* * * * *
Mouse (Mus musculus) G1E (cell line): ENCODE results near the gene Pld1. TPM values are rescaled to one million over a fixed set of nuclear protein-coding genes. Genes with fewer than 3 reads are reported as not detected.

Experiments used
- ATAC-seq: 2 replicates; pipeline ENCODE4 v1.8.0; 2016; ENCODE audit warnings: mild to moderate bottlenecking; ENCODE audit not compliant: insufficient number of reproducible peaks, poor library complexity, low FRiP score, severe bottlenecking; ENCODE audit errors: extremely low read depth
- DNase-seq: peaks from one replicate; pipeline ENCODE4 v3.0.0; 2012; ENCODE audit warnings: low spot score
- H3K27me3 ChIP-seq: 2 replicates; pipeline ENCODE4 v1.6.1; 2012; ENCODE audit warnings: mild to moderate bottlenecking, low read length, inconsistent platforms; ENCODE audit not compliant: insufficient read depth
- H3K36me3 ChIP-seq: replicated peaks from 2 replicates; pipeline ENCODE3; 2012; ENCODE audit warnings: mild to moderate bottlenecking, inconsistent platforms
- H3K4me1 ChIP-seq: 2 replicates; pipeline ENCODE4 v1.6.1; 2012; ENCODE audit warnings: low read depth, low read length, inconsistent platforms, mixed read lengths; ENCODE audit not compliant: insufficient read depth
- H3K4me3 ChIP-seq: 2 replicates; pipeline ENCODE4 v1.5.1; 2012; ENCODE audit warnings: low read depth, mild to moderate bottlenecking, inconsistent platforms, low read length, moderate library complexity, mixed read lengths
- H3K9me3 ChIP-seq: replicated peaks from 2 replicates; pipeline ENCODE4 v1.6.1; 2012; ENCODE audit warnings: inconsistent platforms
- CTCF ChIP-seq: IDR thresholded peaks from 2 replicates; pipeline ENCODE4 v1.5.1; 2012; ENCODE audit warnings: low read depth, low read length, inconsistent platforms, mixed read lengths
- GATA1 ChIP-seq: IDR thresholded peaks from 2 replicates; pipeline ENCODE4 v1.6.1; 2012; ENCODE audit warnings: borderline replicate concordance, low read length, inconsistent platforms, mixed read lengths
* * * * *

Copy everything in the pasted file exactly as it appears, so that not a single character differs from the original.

Mouse (Mus musculus) G1E (cell line): ENCODE results near the gene Pld1. TPM values are rescaled to one million over a fixed set of nuclear protein-coding genes. Genes with fewer than 3 reads are reported as not detected.

Experiments used
- ATAC-seq: 2 replicates; pipeline ENCODE4 v1.8.0; 2016; ENCODE audit warnings: mild to moderate bottlenecking; ENCODE audit not compliant: insufficient number of reproducible peaks, poor library complexity, low FRiP score, severe bottlenecking; ENCODE audit errors: extremely low read depth
- DNase-seq: peaks from one replicate; pipeline ENCODE4 v3.0.0; 2012; ENCODE audit warnings: low spot score
- H3K27me3 ChIP-seq: 2 replicates; pipeline ENCODE4 v1.6.1; 2012; ENCODE audit warnings: mild to moderate bottlenecking, low read length, inconsistent platforms; ENCODE audit not compliant: insufficient read depth
- H3K36me3 ChIP-seq: replicated peaks from 2 replicates; pipeline ENCODE3; 2012; ENCODE audit warnings: mild to moderate bottlenecking, inconsistent platforms
- H3K4me1 ChIP-seq: 2 replicates; pipeline ENCODE4 v1.6.1; 2012; ENCODE audit warnings: low read depth, low read length, inconsistent platforms, mixed read lengths; ENCODE audit not compliant: insufficient read depth
- H3K4me3 ChIP-seq: 2 replicates; pipeline ENCODE4 v1.5.1; 2012; ENCODE audit warnings: low read depth, mild to moderate bottlenecking, inconsistent platforms, low read length, moderate library complexity, mixed read lengths
- H3K9me3 ChIP-seq: replicated peaks from 2 replicates; pipeline ENCODE4 v1.6.1; 2012; ENCODE audit warnings: inconsistent platforms
- CTCF ChIP-seq: IDR thresholded peaks from 2 replicates; pipeline ENCODE4 v1.5.1; 2012; ENCODE audit warnings: low read depth, low read length, inconsistent platforms, mixed read lengths
- GATA1 ChIP-seq: IDR thresholded peaks from 2 replicates; pipeline ENCODE4 v1.6.1; 2012; ENCODE audit warnings: borderline replicate concordance, low read length, inconsistent platforms, mixed read lengths